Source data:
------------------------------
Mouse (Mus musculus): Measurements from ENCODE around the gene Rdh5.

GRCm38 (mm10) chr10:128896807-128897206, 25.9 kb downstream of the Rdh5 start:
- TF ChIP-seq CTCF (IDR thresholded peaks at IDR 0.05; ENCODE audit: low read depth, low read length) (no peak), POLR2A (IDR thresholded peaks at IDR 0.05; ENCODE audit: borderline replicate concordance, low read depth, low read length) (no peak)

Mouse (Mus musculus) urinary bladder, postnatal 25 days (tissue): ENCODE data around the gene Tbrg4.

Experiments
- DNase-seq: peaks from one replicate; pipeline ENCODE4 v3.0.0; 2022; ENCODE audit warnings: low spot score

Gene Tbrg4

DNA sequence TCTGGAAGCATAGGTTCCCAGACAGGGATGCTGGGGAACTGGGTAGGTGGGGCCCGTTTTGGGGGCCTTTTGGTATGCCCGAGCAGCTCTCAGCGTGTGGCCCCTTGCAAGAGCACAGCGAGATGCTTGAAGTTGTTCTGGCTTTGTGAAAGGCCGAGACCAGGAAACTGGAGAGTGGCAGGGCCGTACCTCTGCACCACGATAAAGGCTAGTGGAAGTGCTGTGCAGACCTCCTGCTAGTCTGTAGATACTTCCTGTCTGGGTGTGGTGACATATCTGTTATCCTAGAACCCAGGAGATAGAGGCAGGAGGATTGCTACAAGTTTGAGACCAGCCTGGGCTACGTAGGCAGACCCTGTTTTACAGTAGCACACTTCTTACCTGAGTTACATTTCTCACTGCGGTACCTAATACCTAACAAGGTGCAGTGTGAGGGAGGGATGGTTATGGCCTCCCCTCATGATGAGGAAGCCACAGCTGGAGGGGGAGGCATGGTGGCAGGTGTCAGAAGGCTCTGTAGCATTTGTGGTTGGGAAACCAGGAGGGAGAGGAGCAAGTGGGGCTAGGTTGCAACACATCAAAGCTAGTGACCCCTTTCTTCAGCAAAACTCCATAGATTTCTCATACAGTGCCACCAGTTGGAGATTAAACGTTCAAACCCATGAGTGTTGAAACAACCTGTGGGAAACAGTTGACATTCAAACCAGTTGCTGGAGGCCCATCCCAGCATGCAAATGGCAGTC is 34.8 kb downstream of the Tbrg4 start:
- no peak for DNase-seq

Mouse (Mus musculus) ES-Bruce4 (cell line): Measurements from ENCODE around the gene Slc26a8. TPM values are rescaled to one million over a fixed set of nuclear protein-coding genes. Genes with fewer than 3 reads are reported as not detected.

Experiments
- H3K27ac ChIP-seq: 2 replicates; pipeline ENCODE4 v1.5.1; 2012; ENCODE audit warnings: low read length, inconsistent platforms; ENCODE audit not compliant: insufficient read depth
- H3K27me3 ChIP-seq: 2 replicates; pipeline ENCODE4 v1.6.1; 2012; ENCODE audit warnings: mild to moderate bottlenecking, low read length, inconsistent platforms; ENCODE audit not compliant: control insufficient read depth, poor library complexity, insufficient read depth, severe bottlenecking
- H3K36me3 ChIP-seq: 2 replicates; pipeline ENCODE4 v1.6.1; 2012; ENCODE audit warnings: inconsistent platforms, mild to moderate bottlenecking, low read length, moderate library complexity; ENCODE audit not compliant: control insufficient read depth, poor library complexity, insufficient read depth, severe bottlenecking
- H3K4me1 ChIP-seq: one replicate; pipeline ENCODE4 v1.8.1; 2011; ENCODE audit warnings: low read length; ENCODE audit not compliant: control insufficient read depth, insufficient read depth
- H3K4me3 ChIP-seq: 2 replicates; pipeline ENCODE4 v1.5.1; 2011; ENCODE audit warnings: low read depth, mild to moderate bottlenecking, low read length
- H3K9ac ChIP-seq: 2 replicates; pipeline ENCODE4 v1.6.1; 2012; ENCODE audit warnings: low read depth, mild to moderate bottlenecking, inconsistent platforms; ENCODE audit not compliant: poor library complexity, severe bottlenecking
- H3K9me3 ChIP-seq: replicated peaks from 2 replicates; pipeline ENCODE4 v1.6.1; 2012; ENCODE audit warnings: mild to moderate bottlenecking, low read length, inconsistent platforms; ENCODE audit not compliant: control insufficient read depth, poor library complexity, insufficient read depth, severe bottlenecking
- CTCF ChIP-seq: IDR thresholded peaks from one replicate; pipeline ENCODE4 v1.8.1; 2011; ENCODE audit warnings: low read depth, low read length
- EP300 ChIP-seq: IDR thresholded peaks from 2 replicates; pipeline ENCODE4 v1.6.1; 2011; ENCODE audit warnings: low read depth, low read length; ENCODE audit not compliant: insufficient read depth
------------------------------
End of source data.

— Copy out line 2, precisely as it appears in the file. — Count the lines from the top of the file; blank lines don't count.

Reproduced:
GRCm38 (mm10) chr10:128896807-128897206, 25.9 kb downstream of the Rdh5 start: